Windows 10 (maybe)

I went after Windows 10 (and Sierra, for that matter) because I wanted to know whether or not the 2009 Mac Pro could deal with the latest operating systems or not. It turns out that they can (Sierra works great in this configuration).

On the other hand, Windows 10 was a bear to deal with for awhile (in fact, 100% of my issues so far have involved Windows 😑). If you already have Windows 7 you might just want to stick with it instead.

If you get Windows 10, don’t cheap out like I did and get the Home edition. At face value it doesn’t look like there’s anything in Pro that you need, but there is: Windows 10 installs OS and driver updates with impunity, automatically and without notification, and there’s no good way to stop it in the Home edition.

This really sucks, because it’s also an idiot about what constitutes a reasonable update (it tried to install a Windows-7 only NVIDIA drive update, for instance). This resulted in irreparable damage and starting from scratch many, many times.

So if you’re going to Windows 10, go Pro.

Also, I can’t find anything online to substantiate this, but I never had any luck unless I had Windows installed on the first hard drive to show up in the device enumeration. Nor was it happy if it got moved from being the first drive to the second drive. This also resulted in Windows falling over, bursting into flames, and taking all of the joy and wonder of this experience down with it.

I may be mistaken about the “first drive only” issue, but I’m not going to risk it anymore. Life’s too short.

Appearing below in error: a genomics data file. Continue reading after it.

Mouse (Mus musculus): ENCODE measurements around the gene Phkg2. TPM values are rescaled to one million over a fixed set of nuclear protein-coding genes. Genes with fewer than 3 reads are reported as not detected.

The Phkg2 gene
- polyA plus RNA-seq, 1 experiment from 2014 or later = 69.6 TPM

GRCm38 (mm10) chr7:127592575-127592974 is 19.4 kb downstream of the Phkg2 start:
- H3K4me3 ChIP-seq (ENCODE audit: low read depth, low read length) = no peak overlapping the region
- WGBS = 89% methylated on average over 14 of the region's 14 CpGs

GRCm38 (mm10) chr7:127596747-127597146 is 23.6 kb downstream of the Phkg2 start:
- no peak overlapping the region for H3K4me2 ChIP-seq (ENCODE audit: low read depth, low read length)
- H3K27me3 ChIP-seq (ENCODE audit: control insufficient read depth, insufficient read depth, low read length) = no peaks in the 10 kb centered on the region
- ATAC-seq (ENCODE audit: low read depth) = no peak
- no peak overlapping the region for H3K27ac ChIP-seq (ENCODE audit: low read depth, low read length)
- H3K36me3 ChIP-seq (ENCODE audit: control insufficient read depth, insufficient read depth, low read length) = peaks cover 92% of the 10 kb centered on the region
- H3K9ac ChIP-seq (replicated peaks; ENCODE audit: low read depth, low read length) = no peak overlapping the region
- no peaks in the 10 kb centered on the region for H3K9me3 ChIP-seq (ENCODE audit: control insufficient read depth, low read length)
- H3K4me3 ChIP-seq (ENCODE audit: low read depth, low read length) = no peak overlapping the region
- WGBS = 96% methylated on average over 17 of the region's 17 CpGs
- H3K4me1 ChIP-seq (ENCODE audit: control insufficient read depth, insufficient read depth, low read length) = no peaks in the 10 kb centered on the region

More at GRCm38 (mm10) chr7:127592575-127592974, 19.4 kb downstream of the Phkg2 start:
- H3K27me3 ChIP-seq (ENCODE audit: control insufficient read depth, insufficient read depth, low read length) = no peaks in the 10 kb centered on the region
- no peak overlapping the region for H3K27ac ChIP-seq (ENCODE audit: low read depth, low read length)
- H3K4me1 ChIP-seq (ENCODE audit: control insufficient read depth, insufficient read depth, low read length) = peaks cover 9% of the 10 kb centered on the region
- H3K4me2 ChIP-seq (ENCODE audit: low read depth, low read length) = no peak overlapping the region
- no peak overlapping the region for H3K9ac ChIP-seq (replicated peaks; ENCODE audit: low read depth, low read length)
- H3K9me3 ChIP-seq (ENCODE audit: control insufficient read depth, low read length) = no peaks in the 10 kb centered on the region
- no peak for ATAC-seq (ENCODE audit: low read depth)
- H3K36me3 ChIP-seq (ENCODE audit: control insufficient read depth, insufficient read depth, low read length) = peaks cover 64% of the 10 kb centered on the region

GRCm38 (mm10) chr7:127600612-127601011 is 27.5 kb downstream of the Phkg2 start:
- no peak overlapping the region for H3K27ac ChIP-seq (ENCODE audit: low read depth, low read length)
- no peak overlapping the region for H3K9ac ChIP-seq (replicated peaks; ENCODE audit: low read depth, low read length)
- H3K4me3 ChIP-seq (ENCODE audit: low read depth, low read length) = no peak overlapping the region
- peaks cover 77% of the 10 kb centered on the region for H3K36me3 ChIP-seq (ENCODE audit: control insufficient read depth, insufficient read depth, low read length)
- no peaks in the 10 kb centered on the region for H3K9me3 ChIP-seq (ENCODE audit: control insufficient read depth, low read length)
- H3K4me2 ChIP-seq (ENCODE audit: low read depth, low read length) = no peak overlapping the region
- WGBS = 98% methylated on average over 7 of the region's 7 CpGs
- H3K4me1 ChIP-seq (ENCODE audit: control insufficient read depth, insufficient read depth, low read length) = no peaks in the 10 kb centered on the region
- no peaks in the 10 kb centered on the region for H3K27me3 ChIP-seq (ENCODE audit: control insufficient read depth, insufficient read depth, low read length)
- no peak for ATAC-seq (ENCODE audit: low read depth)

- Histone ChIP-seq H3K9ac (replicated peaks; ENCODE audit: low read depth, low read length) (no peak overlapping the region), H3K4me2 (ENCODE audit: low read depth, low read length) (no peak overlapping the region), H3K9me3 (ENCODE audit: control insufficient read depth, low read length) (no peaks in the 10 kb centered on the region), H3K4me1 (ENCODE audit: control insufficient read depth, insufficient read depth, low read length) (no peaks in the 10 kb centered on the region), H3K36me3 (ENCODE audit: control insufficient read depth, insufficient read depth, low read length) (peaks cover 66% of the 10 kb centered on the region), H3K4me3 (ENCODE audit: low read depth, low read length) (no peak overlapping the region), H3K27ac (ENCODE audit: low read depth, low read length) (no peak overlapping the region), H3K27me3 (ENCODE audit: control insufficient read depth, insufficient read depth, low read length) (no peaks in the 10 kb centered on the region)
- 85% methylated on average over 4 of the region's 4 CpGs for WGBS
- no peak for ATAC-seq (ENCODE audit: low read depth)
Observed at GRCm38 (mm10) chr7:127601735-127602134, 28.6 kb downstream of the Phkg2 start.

Time and Patience

That’s pretty much everything you’ll need. I’m going to start writing up the steps for actually getting everything up and running next.

Addendum: MORE POWER

In the time since my last post on this I decided to upgrade from using internal PCI power outputs to a dedicated, external power supply.

Internal power has been totally sufficient for VR and general usage and gaming. The only exception to this was Fallout 4, which I am running at 4k in Ultra mode. The performance for this was a smooth 60fps but I started experiencing some shutdowns during gameplay. The power draw was too much for the two pcie plugs and slot to keep up with by themselves.

Again, I haven’t seen this anywhere else, but, ego being what it was, this was suddenly unbearable. I consequently picked up an EVGA Supernova 750 external power supply so that I could not game very often with absolutely the best performance and visual splendor possible.

It may be possible to use a few spare SSD power outputs and some y-connectors to supply the power without an external PSU, but I haven’t tried it yet (I wanted to test with the PSU to confirm that power draw was the actual root cause of the shutdowns — it was).

All of this said, Fallout 4 in 4k is nice but I think the ultra realistic mods make a bigger impact than the jump from 2560x1440 (Quad HD) to 3840x2160 (4k).

Continued in Part II